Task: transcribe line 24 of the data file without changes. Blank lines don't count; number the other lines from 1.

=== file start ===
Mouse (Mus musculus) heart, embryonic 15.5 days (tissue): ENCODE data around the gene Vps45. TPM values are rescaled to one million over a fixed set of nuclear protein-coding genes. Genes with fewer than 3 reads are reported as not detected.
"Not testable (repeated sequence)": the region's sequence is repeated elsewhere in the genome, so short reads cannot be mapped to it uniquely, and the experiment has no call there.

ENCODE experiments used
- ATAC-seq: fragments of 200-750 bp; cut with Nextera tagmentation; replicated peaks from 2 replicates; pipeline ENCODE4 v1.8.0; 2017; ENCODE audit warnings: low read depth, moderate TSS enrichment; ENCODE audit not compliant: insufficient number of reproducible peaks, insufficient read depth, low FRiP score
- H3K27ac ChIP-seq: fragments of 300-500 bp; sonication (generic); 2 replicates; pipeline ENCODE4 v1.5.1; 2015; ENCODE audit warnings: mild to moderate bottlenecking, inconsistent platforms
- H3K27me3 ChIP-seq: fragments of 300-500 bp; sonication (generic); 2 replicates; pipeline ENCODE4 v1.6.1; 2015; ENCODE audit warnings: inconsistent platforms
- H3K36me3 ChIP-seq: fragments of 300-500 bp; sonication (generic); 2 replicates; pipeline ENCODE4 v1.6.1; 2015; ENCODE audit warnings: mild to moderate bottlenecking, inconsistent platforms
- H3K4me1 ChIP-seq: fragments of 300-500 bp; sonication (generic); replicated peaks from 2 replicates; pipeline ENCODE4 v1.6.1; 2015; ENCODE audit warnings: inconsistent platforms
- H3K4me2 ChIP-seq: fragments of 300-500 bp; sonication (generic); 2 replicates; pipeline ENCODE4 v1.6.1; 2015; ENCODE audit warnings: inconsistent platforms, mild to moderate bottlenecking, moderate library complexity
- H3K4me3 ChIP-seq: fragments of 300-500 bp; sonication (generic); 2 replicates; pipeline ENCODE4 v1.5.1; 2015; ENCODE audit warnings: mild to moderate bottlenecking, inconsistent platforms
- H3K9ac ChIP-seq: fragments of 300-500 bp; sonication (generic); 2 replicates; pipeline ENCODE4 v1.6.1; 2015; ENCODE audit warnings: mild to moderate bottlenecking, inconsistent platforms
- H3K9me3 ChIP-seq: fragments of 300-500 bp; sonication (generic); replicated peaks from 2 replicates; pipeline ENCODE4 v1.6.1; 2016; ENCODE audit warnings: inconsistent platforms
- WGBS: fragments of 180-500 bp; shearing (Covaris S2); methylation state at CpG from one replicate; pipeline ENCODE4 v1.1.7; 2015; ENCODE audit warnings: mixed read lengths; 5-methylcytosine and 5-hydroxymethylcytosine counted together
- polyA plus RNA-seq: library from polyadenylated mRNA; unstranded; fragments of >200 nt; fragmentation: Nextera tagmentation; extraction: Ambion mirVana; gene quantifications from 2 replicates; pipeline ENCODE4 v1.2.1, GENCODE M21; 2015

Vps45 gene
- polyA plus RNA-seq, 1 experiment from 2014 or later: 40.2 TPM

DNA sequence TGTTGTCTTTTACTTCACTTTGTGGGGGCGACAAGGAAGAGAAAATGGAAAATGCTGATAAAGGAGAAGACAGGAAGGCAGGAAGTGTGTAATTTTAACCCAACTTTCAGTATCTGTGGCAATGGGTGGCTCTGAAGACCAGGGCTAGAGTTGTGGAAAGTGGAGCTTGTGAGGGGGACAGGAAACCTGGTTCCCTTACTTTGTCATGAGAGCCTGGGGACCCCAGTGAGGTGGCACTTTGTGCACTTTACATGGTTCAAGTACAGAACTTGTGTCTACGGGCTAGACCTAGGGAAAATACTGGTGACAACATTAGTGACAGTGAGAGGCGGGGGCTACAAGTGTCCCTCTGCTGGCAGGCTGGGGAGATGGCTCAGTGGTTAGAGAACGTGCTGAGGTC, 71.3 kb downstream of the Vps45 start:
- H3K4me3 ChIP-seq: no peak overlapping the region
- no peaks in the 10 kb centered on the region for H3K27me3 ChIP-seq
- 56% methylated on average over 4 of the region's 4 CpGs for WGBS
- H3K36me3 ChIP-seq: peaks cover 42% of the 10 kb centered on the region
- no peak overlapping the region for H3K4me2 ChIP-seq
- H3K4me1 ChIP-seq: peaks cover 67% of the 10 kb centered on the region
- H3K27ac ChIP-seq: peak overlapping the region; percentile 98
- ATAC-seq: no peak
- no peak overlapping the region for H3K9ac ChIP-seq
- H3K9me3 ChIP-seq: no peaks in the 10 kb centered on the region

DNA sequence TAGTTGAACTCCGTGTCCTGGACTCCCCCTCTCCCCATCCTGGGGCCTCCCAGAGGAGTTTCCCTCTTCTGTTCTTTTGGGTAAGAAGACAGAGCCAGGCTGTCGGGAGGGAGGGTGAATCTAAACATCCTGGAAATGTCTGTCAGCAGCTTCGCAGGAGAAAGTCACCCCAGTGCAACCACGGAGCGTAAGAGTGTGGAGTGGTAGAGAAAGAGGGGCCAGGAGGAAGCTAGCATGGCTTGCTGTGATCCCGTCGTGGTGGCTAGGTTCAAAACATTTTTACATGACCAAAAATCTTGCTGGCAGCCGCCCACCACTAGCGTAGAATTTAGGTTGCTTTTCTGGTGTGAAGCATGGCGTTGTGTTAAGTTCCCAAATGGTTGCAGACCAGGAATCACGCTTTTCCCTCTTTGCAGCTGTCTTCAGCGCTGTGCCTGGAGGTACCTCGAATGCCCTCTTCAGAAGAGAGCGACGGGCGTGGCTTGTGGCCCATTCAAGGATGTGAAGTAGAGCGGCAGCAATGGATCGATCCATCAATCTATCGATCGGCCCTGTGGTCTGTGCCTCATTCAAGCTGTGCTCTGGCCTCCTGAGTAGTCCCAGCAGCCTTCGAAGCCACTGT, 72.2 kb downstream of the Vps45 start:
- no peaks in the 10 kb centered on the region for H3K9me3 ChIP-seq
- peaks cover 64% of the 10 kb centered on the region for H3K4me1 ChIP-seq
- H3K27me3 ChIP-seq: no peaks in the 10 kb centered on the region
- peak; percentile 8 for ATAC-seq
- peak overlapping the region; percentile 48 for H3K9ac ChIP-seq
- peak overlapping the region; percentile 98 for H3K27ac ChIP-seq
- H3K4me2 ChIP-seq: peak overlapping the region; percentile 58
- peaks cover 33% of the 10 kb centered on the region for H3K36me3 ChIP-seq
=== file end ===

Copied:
- H3K27ac ChIP-seq: peak overlapping the region; percentile 98